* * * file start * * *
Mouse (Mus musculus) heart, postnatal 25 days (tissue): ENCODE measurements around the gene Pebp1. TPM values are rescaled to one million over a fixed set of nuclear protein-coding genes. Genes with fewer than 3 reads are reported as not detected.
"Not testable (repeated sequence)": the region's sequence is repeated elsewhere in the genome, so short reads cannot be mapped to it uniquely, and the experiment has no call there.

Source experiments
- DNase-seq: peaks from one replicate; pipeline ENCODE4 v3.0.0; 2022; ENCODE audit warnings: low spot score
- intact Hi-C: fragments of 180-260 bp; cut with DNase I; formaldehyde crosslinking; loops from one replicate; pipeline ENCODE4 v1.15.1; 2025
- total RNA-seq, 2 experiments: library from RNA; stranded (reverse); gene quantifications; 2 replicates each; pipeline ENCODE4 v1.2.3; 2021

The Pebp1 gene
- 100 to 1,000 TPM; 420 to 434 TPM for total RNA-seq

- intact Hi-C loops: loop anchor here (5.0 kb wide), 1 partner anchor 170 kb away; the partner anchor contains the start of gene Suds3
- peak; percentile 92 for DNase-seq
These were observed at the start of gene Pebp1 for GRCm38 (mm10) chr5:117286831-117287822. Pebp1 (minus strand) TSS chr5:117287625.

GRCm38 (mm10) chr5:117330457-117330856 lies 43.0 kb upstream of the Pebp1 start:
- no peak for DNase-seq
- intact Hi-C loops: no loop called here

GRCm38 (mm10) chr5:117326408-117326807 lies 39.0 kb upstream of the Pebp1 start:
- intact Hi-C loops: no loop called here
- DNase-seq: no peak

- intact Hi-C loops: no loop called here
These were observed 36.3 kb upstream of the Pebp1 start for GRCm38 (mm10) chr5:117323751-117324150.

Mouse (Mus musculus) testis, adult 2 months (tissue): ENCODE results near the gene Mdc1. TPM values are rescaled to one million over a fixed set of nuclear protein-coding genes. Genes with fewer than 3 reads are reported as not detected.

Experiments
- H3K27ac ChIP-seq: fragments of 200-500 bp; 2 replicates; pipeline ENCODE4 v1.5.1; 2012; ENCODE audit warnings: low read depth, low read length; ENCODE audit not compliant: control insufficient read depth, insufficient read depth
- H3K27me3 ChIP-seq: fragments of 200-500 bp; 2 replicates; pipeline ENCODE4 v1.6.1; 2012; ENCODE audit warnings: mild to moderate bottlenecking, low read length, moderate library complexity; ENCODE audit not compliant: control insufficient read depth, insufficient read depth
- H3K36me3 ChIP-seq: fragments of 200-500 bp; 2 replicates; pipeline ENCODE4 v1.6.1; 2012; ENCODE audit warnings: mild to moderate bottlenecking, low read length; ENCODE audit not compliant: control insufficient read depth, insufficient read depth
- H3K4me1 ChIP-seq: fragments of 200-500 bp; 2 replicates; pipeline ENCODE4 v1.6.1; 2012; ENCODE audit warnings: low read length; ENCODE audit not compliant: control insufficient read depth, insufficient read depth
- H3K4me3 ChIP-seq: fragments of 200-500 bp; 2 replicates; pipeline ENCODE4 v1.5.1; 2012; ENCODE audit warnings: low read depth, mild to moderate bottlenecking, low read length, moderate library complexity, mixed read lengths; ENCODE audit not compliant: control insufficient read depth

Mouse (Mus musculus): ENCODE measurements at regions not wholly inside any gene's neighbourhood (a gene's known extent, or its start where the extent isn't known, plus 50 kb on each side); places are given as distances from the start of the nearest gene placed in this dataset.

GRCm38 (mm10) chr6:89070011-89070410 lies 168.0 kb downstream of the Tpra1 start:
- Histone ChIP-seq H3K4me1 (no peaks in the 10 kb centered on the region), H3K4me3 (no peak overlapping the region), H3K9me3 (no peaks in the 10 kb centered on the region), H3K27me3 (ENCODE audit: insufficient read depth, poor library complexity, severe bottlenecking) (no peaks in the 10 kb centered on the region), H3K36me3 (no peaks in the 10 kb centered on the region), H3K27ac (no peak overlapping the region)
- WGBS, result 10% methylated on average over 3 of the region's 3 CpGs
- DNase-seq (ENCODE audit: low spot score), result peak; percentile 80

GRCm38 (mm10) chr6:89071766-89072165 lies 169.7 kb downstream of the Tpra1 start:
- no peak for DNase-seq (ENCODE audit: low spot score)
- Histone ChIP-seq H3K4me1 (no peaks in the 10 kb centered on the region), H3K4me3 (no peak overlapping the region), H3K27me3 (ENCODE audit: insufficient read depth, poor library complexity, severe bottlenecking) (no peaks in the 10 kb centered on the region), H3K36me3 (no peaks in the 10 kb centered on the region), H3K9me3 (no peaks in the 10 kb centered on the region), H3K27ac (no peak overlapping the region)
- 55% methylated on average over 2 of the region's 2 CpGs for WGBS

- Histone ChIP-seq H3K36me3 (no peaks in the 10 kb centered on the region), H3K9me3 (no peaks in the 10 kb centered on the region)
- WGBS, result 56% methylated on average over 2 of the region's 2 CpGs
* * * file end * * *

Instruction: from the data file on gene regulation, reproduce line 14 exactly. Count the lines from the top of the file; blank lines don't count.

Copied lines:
- intact Hi-C loops: no loop called here